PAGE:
Rate rise boost for savers
Savers still need to shop around to find competitive returns however, as not all banks and building societies pass on rate increases.
This week’s interest rate rise might mean more mortgage misery for homeowners, but it’s good news for savers who are already benefiting from some of the highest returns they’ve seen for years.
The Bank of England’s Monetary Policy Committee voted to raise rates to 4.25%, the eleventh consecutive time it has increased them since December 2021. Savers still need to shop around to find competitive returns however, as not all banks and building societies pass on rate increases.
Sarah Coles, head of personal finance at Hargreaves Lansdown, said: “The average easy access deal, according to Moneyfacts, is up from 1.8% in mid-February to 1.91%. This rise means we’re likely to see that continue to creep up. If you haven’t switched easy access savings for some time, particularly if your money is sitting in a high street account paying far less than 1%, it’s well worth considering a switch – especially now the best on the market are offering well over 3%.”
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Current best buy easy access savings accounts include Chip’s easy access account, which pays 3.40% on a minimum balance of £1 and can only be opened via the Chip app, and easy access accounts from Cynergy Bank, Coventry Building Society, and Paragon, all of which pay 3.25% on £1 upwards.
Where can I find the highest savings rates?
Regular savings accounts usually offer the top savings rates, although you generally need to have a current account with the same provider to be eligible to open one. For example, First Direct’s Regular Saver account, which pays an impressive 7% annual interest before tax, is only available to existing First Direct 1st Account customers. Similarly, only if you have a Club Lloyds current account with Lloyds Bank, will you be eligible to open a Club Lloyds Monthly Saver account, which pays 6.25%.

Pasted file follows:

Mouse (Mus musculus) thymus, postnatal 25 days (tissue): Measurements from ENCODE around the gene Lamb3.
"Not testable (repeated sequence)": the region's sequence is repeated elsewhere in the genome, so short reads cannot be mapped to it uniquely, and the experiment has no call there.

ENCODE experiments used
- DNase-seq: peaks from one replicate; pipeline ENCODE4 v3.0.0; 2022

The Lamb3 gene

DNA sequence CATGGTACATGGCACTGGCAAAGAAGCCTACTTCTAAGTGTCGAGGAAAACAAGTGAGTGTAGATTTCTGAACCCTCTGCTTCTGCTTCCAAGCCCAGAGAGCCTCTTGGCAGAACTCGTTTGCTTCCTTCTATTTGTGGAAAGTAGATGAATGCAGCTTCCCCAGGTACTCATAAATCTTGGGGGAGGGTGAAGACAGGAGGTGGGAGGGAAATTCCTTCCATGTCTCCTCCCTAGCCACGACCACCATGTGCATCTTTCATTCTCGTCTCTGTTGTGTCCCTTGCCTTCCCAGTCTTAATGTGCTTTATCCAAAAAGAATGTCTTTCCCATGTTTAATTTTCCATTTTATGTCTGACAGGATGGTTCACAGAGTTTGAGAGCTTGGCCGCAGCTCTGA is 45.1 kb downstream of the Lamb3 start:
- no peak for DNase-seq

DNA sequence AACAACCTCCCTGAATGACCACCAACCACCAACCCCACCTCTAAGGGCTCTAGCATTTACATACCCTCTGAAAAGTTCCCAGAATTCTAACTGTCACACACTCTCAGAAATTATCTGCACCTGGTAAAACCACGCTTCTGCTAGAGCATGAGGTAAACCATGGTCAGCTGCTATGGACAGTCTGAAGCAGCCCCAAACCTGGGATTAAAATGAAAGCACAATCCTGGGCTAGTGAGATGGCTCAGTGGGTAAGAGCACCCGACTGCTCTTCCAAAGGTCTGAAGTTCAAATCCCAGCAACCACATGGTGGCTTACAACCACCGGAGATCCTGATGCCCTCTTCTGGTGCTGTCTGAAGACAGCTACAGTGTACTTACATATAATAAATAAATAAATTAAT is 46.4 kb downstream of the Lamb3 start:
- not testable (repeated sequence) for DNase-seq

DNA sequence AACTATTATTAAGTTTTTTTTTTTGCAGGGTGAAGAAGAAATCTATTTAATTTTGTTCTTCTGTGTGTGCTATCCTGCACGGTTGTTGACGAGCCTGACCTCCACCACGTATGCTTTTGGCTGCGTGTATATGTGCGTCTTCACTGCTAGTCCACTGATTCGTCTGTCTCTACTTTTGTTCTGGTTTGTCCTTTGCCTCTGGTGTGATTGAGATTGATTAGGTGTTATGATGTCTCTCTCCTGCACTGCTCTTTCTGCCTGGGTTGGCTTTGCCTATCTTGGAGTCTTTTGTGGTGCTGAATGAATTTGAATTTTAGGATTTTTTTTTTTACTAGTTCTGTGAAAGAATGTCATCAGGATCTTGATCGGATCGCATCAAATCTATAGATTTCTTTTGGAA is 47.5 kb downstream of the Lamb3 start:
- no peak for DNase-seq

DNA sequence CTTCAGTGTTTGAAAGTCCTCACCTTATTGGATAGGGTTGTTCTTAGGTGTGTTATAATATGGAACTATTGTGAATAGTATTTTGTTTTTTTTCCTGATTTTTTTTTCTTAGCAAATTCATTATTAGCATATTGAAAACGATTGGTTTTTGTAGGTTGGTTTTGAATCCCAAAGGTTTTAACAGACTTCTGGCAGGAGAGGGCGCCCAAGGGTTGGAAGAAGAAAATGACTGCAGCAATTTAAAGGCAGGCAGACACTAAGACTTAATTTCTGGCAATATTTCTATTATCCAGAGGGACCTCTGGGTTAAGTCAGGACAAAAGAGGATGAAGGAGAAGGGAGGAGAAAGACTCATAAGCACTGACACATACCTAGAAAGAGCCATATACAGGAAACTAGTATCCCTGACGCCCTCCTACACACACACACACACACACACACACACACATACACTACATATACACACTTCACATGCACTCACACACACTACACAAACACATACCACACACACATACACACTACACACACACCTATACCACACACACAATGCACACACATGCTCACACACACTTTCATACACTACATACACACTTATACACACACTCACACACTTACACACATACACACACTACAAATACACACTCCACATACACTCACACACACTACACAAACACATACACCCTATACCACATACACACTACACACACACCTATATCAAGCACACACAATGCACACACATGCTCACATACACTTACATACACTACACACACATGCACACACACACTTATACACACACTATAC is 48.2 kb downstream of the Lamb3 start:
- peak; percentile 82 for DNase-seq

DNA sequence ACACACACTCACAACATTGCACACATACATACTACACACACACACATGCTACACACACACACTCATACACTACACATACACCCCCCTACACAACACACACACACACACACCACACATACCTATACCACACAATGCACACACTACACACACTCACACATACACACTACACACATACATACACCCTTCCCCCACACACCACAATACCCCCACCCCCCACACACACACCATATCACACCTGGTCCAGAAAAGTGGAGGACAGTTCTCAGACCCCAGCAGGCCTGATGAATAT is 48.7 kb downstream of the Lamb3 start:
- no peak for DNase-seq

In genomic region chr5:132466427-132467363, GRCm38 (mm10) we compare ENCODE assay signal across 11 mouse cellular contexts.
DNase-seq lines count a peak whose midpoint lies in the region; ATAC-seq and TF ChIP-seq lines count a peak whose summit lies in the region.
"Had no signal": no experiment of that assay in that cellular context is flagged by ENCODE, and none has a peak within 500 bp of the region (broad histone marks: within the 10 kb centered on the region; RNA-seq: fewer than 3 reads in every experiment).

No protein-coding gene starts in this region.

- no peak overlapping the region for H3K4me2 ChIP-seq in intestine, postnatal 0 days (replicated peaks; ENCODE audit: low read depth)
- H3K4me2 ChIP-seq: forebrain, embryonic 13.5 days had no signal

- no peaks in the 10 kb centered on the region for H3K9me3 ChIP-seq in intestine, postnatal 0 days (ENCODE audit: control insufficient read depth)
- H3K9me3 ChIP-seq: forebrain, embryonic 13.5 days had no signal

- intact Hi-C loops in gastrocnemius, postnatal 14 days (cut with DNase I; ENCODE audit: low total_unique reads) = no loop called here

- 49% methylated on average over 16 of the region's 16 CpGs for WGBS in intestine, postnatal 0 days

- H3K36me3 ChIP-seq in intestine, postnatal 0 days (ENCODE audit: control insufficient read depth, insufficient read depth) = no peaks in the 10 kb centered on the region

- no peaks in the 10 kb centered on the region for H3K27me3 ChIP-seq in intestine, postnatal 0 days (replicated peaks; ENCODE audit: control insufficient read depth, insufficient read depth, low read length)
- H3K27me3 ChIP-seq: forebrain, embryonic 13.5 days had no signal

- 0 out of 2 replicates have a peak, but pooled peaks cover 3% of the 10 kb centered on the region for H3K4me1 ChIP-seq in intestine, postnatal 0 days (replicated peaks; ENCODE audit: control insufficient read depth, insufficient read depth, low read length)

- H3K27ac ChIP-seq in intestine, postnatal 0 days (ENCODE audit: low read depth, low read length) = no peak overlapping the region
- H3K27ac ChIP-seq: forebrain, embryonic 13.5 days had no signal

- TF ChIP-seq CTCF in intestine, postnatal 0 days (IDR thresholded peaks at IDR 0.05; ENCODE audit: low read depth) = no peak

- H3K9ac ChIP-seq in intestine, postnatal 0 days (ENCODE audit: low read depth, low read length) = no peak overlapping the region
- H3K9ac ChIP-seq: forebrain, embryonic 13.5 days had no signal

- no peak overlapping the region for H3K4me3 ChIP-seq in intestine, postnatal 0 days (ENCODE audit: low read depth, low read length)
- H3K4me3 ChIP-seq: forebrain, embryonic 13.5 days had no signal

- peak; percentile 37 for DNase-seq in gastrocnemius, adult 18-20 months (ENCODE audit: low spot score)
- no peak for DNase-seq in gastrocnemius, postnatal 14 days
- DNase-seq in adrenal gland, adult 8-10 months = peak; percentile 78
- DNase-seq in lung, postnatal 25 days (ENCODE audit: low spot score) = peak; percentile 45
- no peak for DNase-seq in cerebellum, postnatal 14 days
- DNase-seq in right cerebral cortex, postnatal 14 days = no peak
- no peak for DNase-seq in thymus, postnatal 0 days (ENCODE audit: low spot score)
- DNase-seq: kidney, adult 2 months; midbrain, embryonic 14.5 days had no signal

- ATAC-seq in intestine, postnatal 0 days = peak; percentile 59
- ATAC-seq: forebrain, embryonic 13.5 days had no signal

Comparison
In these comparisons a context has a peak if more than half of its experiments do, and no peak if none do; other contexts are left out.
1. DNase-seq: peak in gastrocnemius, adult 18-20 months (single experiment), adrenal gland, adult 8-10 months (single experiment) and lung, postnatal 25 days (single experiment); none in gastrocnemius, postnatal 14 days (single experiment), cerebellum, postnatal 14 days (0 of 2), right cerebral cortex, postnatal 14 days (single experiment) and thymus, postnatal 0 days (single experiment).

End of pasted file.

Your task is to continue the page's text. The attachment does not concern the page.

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These accounts tend to last for 12 months, and there also a maximum amount you can save each month. Some accounts don’t allow withdrawals during the account term either, so if you choose one that doesn’t, you’ll need to be comfortable tying your money up for a year.
The First Direct Regular Saver account, for example, allows you to save from £25 a month up to a maximum of £300, but you can only get your money out at the end of the 12-month term. The Club Lloyds Monthly Saver permits monthly deposits up to £400, and this account does allow withdrawals. Similarly, NatWest and RBS’s Digital Regular Saver accounts pay 6.17% and you can make withdrawals whenever you want, but you can only pay a maximum of £150 a month into these accounts. You must be a NatWest or RBS current account customer to open a Digital Saver account.
Rising savings rates boost the appeal of cash ISAs for their long-term tax benefits, as returns are free from income tax. If you hold savings outside an ISA and you’re a basic-rate taxpayer, you can earn up to £1,000 in interest per year tax-free thanks to the personal savings allowance. Higher-rate taxpayers can earn up to £500 a year from their savings tax-free, and additional rate taxpayers aren’t given an allowance.
Current best buy cash ISAs include Furness Building Society’s 45 Day Notice Cash ISA, paying 3.30% on a minimum investment of £1,000 and Mansfield Building Society’s 180 Day Notice Cash ISA, which pays 3.25% on a minimum investment of £1.
You can put up to £20,000 into ISAs this tax year, which finishes on 5 April, and if you don’t use your allowance by this date, you can’t roll it over to next year. You will, however, get a new £20,000 ISA allowance when the new tax year starts on April 6.